Figure 1 Executing a Query and Handling the Response

  requestUri: peopleFeed + "?$top=1"
  function (data, response) {
  function (err) {
    alert("Error occurred " + err.message);
  function mapResultsToViewModel(results) {
    person = results[0];
    vm = personToViewModel(person)

Binding to HTML Controls

Notice the code in the mapResultsToViewModel method: ko.applyBindings(vm). This is another key aspect of how Knockout works. But what am I applying bindings to? That’s what I’ll define in my markup. In my markup code, I use the Knockout data-bind attribute to bind the values from my PersonViewModel to some input elements:

  <input data-bind="value: FirstName"></input>
  <input data-bind="value: LastName"></input>
  <input id="save" type="button" value="Save" onclick="save();"></input>

If I only wanted to display the data, I could use label elements and instead of data binding to the value, I could bind to text. For example:

<label data-bind="text: FirstName"></label>

But I want to edit, so I’m not only using an input element. My Knockout data bind also specifies that I’m binding to the value of these properties.

The key ingredients that Knockout is providing to my solution are the observable properties in my view model, the data-bind attribute for my markup elements, and the applyBindings method that adds the runtime logic necessary for Knockout to notify those elements when a property value changes.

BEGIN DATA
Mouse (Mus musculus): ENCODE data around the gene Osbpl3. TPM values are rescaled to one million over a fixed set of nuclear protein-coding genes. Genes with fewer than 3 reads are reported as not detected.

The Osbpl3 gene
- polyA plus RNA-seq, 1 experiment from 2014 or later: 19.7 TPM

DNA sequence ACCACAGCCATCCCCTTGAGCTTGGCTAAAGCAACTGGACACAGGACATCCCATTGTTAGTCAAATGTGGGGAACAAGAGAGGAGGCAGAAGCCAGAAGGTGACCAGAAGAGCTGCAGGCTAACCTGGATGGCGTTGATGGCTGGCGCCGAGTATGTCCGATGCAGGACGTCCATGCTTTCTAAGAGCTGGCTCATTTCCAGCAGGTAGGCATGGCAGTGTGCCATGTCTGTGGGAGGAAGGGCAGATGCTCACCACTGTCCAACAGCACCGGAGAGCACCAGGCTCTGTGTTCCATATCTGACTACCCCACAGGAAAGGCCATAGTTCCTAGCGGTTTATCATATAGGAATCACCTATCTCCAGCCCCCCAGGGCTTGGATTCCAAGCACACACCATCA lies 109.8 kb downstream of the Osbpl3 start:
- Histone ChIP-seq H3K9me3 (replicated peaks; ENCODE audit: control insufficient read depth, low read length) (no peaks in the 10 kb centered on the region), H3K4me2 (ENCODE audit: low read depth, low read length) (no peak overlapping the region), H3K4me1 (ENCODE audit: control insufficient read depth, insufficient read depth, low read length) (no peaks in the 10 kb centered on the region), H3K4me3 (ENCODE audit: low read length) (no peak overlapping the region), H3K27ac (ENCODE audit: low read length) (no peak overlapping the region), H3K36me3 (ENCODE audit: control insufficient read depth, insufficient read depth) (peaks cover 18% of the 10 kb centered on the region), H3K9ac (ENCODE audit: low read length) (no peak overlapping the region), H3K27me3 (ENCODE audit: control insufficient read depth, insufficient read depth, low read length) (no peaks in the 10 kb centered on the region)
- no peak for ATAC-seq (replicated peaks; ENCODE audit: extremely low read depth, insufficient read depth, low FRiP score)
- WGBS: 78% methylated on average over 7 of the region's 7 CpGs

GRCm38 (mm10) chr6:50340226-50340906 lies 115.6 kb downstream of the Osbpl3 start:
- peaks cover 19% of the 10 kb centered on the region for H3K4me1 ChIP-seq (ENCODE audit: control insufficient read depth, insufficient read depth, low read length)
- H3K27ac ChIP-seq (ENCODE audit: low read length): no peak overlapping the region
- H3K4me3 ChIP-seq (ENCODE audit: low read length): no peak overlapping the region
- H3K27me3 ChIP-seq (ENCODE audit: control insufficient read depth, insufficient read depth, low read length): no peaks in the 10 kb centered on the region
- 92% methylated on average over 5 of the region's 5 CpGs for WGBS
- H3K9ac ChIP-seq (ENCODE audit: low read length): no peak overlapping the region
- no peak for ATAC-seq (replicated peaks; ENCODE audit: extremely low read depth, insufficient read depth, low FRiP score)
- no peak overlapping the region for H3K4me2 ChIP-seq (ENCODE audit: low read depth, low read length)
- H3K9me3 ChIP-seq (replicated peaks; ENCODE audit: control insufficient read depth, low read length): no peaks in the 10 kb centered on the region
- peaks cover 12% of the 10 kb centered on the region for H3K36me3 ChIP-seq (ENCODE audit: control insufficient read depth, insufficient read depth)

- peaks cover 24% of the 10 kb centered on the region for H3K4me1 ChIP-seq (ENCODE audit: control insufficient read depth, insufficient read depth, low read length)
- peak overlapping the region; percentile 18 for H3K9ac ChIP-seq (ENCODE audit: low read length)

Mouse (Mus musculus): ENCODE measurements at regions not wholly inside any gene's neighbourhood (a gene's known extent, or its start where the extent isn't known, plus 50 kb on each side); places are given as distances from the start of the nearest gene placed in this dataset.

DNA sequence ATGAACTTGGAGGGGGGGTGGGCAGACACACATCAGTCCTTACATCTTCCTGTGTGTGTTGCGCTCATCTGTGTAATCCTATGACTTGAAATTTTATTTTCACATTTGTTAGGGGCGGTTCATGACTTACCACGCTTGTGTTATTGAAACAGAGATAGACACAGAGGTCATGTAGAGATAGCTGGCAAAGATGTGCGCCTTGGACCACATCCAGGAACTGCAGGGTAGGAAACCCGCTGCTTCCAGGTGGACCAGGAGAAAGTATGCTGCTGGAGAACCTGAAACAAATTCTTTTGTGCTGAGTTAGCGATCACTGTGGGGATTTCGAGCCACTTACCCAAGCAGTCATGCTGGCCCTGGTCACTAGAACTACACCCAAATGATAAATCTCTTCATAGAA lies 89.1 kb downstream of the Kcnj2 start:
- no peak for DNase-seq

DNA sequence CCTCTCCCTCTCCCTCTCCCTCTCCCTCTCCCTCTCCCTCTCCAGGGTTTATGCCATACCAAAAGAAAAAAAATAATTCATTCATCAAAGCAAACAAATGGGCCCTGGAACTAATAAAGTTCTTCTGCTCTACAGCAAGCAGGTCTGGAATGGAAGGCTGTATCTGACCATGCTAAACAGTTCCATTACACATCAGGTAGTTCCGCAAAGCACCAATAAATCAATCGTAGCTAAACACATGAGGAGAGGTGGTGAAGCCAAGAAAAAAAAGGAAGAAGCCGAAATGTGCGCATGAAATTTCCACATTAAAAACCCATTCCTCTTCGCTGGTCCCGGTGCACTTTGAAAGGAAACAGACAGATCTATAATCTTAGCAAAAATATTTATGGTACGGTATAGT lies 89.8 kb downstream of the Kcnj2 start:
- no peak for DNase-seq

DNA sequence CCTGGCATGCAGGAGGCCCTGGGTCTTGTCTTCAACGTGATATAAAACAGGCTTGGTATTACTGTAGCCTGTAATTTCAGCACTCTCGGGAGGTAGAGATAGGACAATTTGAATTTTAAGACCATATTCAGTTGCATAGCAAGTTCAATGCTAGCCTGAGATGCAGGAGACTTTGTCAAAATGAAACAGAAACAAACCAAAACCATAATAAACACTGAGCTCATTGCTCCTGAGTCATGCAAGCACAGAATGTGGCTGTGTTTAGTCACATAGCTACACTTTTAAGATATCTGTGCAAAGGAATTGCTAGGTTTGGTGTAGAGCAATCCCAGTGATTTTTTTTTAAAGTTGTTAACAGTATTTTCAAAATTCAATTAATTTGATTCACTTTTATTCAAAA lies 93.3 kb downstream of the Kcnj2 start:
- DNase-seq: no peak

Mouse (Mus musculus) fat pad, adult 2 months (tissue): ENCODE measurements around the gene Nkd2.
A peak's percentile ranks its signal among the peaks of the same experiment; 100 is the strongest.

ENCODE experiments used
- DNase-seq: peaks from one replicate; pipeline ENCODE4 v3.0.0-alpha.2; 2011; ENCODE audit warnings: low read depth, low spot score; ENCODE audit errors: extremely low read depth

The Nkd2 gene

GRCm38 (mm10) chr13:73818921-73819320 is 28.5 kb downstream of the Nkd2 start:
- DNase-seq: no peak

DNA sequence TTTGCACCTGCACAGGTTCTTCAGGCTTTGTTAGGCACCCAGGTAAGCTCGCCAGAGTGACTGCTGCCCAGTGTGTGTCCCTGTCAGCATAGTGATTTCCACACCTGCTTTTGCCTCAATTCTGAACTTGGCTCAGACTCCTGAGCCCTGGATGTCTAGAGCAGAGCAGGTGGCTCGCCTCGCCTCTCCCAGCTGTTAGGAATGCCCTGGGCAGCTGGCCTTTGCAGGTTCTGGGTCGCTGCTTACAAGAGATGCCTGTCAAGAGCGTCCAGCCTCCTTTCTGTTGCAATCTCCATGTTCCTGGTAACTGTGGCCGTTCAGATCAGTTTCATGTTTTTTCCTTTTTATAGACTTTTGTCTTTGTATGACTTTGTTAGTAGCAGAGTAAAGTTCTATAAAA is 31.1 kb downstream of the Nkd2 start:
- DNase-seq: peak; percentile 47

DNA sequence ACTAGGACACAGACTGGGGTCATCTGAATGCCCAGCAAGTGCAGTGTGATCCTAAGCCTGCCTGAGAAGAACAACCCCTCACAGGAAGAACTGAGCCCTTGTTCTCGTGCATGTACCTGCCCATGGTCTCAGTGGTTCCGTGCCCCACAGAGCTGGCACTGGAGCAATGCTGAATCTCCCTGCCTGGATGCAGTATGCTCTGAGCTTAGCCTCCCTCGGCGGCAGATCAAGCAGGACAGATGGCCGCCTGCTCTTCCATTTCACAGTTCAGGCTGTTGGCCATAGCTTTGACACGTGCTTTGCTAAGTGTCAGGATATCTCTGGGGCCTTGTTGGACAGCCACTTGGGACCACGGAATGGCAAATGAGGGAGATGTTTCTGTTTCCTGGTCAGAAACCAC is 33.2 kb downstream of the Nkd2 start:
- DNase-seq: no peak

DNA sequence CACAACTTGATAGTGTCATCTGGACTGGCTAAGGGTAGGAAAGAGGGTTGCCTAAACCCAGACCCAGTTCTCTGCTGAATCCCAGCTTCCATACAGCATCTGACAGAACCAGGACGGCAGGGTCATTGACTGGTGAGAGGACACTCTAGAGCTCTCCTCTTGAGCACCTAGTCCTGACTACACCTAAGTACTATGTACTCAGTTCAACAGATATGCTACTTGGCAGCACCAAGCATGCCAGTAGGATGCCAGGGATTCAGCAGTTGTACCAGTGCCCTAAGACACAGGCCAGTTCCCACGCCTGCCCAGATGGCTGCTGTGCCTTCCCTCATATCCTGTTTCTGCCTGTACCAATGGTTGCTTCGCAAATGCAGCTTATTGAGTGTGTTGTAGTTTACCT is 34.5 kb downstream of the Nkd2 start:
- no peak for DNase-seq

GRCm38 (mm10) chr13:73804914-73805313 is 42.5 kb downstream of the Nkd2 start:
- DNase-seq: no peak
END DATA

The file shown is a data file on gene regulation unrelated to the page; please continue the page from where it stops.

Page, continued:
If I run what I have so far in the application, I can see the person returned by the query in debug mode, as shown in Figure 2.

Person Data from the OData Service
Figure 2 Person Data from the OData Service

Figure 3shows the PersonViewModel property values displayed on the page.

The PersonViewModel Object Bound to Input Controls
Figure 3 The PersonViewModel Object Bound to Input Controls

Saving Back to the Database

Thanks to Knockout, when it’s time to save I don’t have to extract the values from the input elements. Knockout has already updated the PersonViewModel object that was bound to the form. In my save method I’ll push the PersonViewModel values back to the person object (that came from the service) and then save those changes back up to the database by way of my service. You’ll see in the code download that I kept the person instance that was originally returned from the OData query and I’m using that same object here. Once I update person with the viewModeltoPerson method, I can then pass it into the OData.request as part of a request object, as shown in Figure 4. The request object is the first parameter and consists of the URI, the method and the data. Take a look at the datajs documentation at bit.ly/FPTkZ5 to learn more about the request method. Notice I’m leveraging the fact that the person instance stored the URI it’s bound to in the __metadata.uri property. With that property, I won’t have to hardcode the URI, which is “https://localhost:43447/DataService.svc/People(1).”